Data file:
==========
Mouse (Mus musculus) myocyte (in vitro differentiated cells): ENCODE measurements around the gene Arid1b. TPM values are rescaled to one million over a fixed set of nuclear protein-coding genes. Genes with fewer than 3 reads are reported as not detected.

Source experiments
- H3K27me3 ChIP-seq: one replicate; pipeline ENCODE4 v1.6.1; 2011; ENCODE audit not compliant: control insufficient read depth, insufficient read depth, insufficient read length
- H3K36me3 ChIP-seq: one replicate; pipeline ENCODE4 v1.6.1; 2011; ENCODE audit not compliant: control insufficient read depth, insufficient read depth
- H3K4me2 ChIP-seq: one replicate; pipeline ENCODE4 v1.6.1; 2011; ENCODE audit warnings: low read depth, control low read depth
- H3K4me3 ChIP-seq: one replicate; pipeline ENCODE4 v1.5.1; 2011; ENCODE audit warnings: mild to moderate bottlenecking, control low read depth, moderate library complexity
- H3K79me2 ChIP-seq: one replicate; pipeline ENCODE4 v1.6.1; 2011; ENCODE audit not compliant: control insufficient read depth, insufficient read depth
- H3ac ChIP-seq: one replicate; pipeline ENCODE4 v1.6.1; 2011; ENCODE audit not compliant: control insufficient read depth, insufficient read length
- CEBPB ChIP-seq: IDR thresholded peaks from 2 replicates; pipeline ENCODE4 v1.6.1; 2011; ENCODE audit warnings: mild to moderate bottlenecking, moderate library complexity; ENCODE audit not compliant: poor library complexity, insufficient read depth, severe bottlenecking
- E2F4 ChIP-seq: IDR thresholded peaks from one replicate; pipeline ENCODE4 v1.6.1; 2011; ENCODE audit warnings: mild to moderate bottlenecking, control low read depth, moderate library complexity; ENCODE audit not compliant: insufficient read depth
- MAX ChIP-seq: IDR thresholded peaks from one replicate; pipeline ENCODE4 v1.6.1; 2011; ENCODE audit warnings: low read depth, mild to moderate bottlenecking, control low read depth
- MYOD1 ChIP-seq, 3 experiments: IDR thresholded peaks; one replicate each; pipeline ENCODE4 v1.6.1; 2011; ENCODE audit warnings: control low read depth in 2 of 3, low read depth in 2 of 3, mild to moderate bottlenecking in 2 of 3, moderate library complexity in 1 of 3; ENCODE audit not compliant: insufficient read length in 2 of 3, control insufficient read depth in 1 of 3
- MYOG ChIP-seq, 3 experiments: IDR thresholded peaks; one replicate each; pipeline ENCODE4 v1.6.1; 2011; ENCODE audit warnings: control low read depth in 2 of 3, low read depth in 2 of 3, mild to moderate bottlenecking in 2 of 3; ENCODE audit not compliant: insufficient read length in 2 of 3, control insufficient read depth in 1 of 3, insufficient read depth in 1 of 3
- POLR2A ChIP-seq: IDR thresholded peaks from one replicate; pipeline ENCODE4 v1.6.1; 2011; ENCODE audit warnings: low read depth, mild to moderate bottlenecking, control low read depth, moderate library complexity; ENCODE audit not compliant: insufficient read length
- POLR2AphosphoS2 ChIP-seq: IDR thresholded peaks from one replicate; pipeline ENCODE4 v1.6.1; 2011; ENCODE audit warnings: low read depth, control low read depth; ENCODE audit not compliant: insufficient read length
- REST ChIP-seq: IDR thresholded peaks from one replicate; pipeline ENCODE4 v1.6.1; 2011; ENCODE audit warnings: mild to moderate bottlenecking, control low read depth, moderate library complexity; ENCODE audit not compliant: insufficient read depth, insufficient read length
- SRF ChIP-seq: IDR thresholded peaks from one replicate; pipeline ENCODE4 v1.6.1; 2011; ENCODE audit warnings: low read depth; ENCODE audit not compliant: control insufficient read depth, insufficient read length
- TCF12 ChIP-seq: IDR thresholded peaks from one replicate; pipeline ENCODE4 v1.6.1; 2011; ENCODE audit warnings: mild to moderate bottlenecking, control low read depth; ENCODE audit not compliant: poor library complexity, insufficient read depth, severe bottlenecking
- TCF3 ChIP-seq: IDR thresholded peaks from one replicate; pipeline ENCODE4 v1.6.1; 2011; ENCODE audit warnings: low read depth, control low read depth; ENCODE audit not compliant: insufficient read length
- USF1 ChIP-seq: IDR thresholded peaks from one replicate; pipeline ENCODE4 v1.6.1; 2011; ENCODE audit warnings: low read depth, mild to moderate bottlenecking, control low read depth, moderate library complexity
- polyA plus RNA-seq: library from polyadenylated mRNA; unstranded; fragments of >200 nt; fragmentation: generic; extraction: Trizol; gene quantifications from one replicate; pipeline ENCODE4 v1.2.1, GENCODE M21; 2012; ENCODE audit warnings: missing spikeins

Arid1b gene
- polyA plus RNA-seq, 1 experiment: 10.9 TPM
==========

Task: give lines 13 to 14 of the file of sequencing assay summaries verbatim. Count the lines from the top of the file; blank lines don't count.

- MYOG ChIP-seq, 3 experiments: IDR thresholded peaks; one replicate each; pipeline ENCODE4 v1.6.1; 2011; ENCODE audit warnings: control low read depth in 2 of 3, low read depth in 2 of 3, mild to moderate bottlenecking in 2 of 3; ENCODE audit not compliant: insufficient read length in 2 of 3, control insufficient read depth in 1 of 3, insufficient read depth in 1 of 3
- POLR2A ChIP-seq: IDR thresholded peaks from one replicate; pipeline ENCODE4 v1.6.1; 2011; ENCODE audit warnings: low read depth, mild to moderate bottlenecking, control low read depth, moderate library complexity; ENCODE audit not compliant: insufficient read length